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DOWN

SYNDROME
By
Silviana Wulandika
030.12.258

Definition
Down syndrome (DS) is the most
common cause ofmental
retardationand malformation in a
newborn. It occurs because of the
presence of an extra chromosome. It
was first described in 1866 by Dr. John
L. H. Down (18281896), an English
physician.

Etiology
Down syndrome results when one of three types
of abnormal cell division involving chromosome
21 occurs. The three genetic variations that can
cause Down syndrome include:
Trisomy 21.
Mosaic Down syndrome.
Translocation Down syndrome.
More than 90 percent of the time, Down
syndrome is caused by trisomy 21.

Epidemiology
The Centers for Disease Control and Prevention (CDC)
estimates that about 1 of every 691 babies born in the
United States each year is born with Down syndrome.Each
year about 6,000 babies in the United States are born with
this condition. Approximately 95% of these are trisomy 21.
Maternal ageinfluences the chances of conceiving a baby
with Down syndrome. At maternal age 20 to 24, the
probability is one in 1562; at age 35 to 39 the probability is
one in 214, and above age 45 the probability is one in
19.Although the probability increases with maternal age,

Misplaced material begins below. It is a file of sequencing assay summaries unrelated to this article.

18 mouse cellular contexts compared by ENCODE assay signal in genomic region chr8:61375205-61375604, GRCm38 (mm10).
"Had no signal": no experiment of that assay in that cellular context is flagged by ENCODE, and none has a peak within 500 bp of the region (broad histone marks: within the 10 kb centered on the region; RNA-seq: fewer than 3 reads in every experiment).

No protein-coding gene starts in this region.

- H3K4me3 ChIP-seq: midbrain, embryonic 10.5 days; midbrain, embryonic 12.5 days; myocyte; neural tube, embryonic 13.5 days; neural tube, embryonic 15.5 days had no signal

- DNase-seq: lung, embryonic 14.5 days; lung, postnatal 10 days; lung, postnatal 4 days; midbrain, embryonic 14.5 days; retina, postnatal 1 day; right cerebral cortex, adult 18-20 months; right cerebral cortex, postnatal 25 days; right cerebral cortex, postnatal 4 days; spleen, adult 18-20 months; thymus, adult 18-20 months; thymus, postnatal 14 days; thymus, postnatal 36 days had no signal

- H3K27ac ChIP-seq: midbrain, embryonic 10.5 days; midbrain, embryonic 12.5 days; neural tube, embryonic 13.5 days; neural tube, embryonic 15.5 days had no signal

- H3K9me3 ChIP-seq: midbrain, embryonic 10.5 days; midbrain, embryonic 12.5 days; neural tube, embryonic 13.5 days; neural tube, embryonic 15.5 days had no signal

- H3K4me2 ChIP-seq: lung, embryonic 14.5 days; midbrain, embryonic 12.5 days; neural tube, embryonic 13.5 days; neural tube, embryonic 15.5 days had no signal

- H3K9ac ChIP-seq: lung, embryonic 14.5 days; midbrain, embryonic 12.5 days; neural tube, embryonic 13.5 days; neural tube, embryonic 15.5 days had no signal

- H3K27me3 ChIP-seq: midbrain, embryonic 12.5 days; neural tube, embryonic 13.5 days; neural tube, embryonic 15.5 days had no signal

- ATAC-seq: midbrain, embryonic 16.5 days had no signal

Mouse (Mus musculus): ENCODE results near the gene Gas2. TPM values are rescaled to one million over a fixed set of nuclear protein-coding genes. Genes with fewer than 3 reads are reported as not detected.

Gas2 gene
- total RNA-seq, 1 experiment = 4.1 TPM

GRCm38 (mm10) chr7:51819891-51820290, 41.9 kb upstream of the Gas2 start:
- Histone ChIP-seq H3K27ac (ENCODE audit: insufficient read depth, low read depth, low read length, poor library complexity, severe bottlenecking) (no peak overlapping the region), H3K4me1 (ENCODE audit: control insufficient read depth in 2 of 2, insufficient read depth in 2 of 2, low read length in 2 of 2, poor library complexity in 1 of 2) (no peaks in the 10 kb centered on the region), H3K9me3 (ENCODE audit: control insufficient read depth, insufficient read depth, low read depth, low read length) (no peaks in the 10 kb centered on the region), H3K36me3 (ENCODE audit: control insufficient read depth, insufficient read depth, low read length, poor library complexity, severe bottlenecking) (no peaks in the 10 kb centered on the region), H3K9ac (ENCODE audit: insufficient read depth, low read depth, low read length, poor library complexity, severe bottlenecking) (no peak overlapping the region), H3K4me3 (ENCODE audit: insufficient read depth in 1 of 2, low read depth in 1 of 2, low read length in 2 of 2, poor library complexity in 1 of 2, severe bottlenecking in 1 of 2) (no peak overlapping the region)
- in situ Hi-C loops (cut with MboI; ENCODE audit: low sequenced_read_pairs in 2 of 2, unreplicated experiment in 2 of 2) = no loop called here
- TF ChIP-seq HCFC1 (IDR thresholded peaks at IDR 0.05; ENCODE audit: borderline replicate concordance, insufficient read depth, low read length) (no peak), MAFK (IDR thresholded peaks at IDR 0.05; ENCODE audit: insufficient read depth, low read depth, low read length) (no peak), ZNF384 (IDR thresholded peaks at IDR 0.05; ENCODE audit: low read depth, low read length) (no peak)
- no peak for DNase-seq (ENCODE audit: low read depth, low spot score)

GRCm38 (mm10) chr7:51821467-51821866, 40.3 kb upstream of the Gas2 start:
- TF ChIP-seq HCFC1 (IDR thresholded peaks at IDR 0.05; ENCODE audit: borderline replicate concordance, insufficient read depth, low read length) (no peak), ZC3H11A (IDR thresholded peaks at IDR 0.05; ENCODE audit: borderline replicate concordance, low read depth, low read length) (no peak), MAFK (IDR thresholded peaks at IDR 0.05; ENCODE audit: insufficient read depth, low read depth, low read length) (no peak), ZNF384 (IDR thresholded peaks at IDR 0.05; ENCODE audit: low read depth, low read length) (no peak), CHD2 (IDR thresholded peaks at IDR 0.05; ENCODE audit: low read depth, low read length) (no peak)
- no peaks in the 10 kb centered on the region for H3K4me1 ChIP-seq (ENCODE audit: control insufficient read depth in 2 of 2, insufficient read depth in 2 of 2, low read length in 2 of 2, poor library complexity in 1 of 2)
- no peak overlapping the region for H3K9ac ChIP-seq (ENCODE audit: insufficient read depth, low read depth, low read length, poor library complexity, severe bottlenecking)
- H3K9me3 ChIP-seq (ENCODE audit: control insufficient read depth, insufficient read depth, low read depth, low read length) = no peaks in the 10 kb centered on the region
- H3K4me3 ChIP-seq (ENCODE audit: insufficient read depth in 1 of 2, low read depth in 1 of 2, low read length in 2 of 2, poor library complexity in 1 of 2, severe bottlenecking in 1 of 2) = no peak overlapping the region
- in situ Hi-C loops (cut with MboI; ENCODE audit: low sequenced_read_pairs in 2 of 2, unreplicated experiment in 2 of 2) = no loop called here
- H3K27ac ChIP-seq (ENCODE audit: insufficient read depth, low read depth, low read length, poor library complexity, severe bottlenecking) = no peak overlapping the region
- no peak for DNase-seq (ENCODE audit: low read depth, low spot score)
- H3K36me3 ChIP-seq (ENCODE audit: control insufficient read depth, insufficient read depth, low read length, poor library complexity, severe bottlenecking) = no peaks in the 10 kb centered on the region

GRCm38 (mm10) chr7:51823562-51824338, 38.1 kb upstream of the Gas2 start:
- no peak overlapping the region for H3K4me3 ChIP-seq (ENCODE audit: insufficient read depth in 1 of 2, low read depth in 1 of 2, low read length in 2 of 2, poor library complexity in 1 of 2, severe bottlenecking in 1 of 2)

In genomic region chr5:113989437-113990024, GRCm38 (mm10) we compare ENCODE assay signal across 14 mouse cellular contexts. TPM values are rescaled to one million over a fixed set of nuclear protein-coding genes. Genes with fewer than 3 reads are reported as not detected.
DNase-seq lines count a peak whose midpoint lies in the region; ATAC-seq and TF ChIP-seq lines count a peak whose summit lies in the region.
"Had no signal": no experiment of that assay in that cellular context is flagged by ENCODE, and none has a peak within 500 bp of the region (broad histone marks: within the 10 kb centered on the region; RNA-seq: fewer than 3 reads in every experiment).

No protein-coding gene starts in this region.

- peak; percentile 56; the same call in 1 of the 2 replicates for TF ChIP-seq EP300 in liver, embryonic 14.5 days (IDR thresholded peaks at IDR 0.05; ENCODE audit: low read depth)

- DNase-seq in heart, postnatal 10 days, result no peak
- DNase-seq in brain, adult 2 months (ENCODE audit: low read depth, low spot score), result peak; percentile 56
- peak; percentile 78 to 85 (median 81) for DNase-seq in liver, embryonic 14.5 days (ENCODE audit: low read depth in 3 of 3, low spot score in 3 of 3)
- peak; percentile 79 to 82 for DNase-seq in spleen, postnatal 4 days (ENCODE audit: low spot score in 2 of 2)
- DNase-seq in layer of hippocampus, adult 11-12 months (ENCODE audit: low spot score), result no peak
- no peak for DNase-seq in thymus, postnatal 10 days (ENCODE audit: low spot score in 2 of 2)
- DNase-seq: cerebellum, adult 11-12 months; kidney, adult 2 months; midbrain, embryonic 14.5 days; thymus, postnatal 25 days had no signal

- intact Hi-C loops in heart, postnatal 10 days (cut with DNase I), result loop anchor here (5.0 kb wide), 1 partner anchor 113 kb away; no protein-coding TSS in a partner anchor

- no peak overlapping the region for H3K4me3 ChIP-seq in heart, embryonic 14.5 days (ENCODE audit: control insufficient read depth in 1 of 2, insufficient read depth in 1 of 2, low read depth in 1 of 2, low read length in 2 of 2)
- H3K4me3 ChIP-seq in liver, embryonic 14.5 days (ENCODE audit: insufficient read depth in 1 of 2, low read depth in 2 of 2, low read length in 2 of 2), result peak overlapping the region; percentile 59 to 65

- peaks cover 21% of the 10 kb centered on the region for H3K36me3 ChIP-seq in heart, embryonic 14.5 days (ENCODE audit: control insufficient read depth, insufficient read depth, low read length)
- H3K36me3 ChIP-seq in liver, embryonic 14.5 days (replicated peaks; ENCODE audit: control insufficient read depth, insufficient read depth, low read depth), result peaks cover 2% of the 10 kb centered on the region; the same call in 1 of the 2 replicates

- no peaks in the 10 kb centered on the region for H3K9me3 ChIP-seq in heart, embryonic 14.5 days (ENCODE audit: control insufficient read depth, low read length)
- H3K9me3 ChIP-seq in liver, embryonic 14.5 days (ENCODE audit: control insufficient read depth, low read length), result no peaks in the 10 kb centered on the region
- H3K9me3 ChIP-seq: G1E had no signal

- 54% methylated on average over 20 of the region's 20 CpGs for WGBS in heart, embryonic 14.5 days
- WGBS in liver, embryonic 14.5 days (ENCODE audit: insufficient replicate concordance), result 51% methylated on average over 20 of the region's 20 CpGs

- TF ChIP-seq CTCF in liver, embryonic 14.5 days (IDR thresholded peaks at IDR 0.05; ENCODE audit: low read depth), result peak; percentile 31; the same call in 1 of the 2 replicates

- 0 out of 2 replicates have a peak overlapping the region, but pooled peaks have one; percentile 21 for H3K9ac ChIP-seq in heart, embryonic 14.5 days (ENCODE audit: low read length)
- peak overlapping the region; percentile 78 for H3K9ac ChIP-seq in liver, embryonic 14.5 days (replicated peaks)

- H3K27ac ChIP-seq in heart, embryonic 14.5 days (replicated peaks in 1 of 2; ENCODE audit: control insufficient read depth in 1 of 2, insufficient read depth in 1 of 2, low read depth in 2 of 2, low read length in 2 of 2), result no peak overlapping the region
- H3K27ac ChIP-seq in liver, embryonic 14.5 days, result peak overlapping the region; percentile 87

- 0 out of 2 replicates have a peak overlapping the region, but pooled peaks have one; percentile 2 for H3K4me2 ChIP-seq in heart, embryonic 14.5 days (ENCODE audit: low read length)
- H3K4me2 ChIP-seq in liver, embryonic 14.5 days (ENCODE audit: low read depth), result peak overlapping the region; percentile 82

80% of children with Down syndrome are born to women
under the age of 35, reflecting the overall fertility of that
age group. Recent data also suggest thatpaternal age,
especially beyond 42, also increases the risk of Down
syndrome manifesting.

Pathology

Symtopmathology
Babies with Down syndrome tend to be overly quiet, less
responsive, with weak, floppy muscles. Furthermore, a
number of physical signs may be present. These include:

flat appearing face


small head
flat bridge of the nose
smaller than normal, low-set nose
small mouth, which causes the tongue to stick out and
to appear overly large
upward slanting eyes
extra folds of skin located at the inside corner of each
eye, near the nose (called epicanthal folds)

Symtopmathology

rounded cheeks
small, misshapen ears
small, wide hands
an unusual, deep crease across the center of the
palm (called a simian crease)
a malformed fifth finger
a wide space between the big and the second toes
unusual creases on the soles of the feet
overly-flexible joints (sometimes referred to as being
double-jointed)
shorter than normal height
Atc.

Diagnosis
Screening tests during pregnancy
Ultrasound
Blood tests

Diagnostic tests during pregnancy


Amniocentesis
Chorionic villus sampling (CVS)
Percutaneous umbilical blood sampling
(PUBS)

Diagnostic tests for newborns

Therapy
Early intervention programs
in which children with Down syndrome are
stimulated at an early age with appropriate
sensory, motor and cognitive activities
Usually involve therapists and special educators
whose goal is to help your baby develop motor
skills, language, social skills and self-help skills.

Team care
Team care will provide your child's medical care
and help him or her develop skills as fully as
possible

Conclusion